Thomson's Technicolor Is Testing Blu-ray

Nothing like buying a shiny new Blu-ray Disc movie, and discovering that its BD-Live or BD-Java feature doesn't work properly, or takes forever to load. Kinda sucks, doesn't it?

Technicolor, a division of Thomson, has opened a facility to test those features, and give a thumbs up or thumbs down. Sort of like the Good Housekeeping Seal of Approval.

Approved by the Blu-ray Disc Association, the new Blu-ray Disc Testing Center will be located in Burbank, California.

Why do they need such extensive testing?

"Because Blu-ray Discs feature cutting edge video, audio, and interactive features (BD-Jive and BD-Live), a sophisticated level of testing is required to ensure compatibility and flawless operation of all players available on the market before the discs are publicly released. Technicolor's test center is categorized as a 'content verifier' testing facility, approved by the BDA and tasked with testing commercial audiovisual (AV) content for the Association."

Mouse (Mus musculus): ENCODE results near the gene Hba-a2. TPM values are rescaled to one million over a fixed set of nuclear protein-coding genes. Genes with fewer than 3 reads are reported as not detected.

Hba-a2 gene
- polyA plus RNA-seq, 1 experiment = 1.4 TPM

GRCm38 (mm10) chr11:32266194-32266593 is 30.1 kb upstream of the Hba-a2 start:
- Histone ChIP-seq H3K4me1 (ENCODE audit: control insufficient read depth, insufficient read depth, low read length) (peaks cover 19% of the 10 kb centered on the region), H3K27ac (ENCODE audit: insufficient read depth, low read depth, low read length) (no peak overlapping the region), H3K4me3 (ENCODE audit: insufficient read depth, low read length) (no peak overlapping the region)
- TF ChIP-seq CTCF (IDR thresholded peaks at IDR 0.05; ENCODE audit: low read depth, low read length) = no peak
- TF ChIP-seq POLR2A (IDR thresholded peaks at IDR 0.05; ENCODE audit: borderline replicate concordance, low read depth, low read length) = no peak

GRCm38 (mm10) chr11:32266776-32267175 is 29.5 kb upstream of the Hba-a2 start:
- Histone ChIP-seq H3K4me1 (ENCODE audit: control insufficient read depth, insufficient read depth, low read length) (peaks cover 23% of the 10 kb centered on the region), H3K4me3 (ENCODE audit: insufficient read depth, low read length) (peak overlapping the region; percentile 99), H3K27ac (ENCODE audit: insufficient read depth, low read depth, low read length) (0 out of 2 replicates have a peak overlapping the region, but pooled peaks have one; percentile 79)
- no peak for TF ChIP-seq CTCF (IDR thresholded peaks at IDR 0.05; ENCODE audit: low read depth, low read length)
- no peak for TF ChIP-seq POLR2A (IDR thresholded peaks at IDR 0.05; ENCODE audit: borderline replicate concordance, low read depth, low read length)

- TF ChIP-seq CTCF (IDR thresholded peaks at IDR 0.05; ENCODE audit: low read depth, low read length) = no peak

"Technicolor, as an expert in Blu-ray Disc production, recognizes the need for improved quality control and format verification for Blu-ray Discs to ensure better compatibility and performance. The creation of a testing center directly addresses the demand by studios and content producers to create a knowledge center for improving disc compatibility and performance, and accelerate the release of Blu-ray Disc titles into the market."

If a technology is going to be accepted, it needs to be flawless in its early stages, while establishing that "first impression" with consumers. This is a great step towards making sure everyone's experience with Blu-ray is a good one. -Leslie Shapiro

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